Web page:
Doctors talk shop on medical blogs
Web posts offer insight into the profession, but also raise patient privacy issues.
By Melissa Healy, Los Angeles Times Staff Writer
For physicians of a certain age, the weekly teaching session known as grand rounds is a ritual steeped in formality and tradition. Presided over by the profession’s graybeards, grand rounds are attended with white coats on and clinical details in hand.
Here, young physicians learn to accept their elders’ old-school admonishments with reverence and humility.
Grand rounds on the Internet, however, is another thing altogether. A weekly compilation of the Internet’s best medical blog postings, it is part classroom, part locker room, part group therapy session and part office party — a free-wheeling collection of rants, shop talk, case studies and learned commentary (along with the occasional recipe, movie review or vacation slide show).
This rotating Internet roundup, hosted each week by a different medical blogger, is the center ring of a colorful and growing circus of blogs written by medical professionals and posted for all to see. It is making the practice of medicine more transparent to patients and, at the same time, raising ethical questions about safeguarding patient privacy.
“Medical blogs have the opportunity to be such a benefit to patients,” says Dr. Tara Lagu, author of an article on the subject published online last week in the Journal of General Internal Medicine. “By revealing the struggles we have, they can really open patients’ eyes to how to interact with doctors, they can connect patients and nurses who can be isolated from each other and they can be an important source of information for doctors as well as patients.”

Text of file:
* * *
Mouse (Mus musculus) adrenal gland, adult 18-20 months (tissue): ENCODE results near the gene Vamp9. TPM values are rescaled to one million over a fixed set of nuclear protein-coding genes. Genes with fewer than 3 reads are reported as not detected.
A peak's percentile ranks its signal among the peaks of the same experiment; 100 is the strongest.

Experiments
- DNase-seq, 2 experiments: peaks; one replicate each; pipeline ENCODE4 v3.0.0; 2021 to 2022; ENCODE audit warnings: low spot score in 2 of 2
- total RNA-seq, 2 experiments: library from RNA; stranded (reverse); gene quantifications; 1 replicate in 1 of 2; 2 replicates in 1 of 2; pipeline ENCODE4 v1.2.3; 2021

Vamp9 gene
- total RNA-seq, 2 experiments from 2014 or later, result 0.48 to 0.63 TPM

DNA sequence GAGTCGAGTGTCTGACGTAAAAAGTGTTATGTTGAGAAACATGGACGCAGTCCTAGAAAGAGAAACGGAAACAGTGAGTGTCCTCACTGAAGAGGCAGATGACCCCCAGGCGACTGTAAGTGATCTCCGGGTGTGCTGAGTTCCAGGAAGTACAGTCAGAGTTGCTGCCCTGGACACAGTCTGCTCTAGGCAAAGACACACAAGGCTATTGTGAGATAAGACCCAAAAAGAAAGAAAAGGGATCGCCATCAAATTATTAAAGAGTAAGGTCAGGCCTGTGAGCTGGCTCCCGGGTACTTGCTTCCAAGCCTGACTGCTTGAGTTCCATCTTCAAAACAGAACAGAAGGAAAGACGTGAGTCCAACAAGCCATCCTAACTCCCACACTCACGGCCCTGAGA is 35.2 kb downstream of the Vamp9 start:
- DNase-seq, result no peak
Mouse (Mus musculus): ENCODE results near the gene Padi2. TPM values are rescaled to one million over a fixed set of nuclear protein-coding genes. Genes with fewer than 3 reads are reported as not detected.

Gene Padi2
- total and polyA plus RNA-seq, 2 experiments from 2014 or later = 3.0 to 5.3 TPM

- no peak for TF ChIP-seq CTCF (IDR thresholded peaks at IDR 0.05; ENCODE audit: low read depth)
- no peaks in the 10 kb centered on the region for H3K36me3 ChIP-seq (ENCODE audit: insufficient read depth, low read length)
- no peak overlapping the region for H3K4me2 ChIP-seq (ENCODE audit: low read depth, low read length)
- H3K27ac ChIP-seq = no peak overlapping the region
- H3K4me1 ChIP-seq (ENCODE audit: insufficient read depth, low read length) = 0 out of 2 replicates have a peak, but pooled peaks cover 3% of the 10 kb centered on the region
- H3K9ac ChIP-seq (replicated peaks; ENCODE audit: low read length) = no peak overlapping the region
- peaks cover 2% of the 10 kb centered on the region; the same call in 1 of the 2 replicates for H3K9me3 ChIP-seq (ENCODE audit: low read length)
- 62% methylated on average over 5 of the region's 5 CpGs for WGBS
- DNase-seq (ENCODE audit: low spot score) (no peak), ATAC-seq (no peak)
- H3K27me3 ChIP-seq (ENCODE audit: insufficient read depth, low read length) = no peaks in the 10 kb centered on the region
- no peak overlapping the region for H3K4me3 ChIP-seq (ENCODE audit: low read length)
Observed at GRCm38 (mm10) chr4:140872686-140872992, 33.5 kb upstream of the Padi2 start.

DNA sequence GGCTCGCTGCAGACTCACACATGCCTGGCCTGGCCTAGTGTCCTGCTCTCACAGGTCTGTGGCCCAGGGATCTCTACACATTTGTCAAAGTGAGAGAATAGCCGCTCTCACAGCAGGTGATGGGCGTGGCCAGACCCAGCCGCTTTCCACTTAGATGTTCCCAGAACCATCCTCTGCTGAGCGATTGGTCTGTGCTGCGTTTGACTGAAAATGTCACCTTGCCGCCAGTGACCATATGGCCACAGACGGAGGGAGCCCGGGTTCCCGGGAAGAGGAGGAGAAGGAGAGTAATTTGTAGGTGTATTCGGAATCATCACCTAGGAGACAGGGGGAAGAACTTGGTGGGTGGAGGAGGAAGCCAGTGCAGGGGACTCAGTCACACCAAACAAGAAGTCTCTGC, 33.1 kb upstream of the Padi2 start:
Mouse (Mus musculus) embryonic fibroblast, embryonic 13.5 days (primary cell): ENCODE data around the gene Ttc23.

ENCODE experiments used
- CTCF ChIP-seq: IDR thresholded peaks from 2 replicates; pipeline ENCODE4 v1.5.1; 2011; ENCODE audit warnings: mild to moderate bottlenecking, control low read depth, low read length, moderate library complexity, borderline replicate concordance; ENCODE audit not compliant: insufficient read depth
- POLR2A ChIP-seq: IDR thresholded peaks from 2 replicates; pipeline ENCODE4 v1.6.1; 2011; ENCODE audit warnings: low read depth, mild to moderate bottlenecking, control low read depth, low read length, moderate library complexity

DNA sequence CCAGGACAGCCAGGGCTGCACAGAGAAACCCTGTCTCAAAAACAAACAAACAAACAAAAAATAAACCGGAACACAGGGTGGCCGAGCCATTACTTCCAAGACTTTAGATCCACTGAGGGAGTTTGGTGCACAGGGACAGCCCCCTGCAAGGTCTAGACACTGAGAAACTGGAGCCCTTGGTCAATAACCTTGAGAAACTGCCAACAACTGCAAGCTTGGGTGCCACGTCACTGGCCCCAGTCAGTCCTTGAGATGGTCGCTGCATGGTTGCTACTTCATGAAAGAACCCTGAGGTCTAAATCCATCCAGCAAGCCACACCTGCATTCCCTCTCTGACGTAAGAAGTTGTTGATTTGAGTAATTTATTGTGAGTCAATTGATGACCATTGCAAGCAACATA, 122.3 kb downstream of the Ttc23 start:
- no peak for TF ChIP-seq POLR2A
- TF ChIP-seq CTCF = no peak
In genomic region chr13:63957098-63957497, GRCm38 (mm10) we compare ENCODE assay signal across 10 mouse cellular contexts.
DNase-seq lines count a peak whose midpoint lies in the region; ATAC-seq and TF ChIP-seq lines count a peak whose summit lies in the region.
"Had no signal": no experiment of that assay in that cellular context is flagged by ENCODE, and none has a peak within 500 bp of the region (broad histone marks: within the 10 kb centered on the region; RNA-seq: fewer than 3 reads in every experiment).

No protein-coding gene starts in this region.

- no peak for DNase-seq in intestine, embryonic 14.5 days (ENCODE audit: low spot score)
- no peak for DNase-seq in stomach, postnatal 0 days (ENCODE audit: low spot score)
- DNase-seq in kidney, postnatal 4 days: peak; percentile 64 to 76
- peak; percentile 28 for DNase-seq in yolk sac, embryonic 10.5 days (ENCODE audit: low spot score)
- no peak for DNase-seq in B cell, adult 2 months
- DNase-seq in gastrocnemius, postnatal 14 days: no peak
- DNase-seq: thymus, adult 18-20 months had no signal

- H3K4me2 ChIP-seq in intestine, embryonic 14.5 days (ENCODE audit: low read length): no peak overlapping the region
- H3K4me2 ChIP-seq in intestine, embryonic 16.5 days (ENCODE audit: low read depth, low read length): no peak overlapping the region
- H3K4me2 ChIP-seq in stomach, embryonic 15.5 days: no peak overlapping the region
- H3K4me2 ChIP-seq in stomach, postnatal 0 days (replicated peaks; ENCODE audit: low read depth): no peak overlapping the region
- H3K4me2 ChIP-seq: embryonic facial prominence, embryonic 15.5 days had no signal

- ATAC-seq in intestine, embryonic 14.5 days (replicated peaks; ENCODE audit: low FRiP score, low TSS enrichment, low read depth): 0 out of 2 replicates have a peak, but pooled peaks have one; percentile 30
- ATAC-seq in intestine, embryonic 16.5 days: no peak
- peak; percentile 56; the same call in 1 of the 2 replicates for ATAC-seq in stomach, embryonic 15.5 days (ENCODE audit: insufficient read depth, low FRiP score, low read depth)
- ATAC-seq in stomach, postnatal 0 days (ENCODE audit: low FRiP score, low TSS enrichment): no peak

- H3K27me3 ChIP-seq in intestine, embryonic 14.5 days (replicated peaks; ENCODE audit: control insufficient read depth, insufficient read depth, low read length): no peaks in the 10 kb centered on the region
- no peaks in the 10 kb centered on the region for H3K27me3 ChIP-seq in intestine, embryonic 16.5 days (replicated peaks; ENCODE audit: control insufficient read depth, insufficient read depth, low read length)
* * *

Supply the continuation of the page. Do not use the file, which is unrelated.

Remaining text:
But as physicians increasingly use blogs to talk shop and vent their frustrations online, patient privacy has become an issue, says Lagu, who is a Robert Wood Johnson Foundation Clinical Scholar and an internal medicine specialist. “It’s time for us to take some responsibility and really think of how we can maintain the integrity of this process.”
The Health Insurance Portability and Accountability Act, or HIPAA, gives patients strong privacy protections, but the 1996 law predates the medblog phenomenon, leaving gray areas for bloggers who write about their patients.
In a 2006 study, Lagu and her coauthors found 271 blogs written by physicians or nurses. Roughly 42% of those blogs included descriptions of interactions with individual patients, and almost 17% “included sufficient information for patients to identify their doctors or themselves.” Three of the blogs showed recognizable photographic images of patients.
And in a sign that blogs may increasingly become a means of indirect marketing by pharmaceutical and device makers, 11.4% had postings promoting healthcare products. Few, however, said anything about an author’s conflict of interest.
Medical blogs are the place to eavesdrop on what doctors and nurses are talking about in break rooms and at conferences and to read what medical professionals think about the latest clinical studies or healthcare proposals making headlines. For a growing number of the nation’s more than 700,000 physicians and 2.9 million nurses, they are a gathering place like no other.
Here, members of the community jettison the facade of clinical authority; abandon forbearance with obstinate or demanding patients; and flout the convention of paying homage to the profession’s most senior practitioners.
“Like everything else on the Internet, it’s just kind of the Wild West,” says Dr. Allen Roberts, an emergency room doctor from Fort Worth who is better known in the blogosphere as the author of the GruntDoc blog. “It’s very leveling . . . you can write in print what you would never say to a surgeon’s face about him being an overweening jerk.”
Though many medblogs are filled with clinical observations and links to studies, some posts are deeply personal and often downright ribald.
In a recent Friday night posting on the blog Ob/Gyn Kenobi, an obstetrician who identifies herself as Dr. Whoo admonished pregnant patients — under the heading “Seriously, people . . .” — not to place an emergency call to the doctor if they had just had sex and had a creamy discharge (but no pain or bleeding) afterward.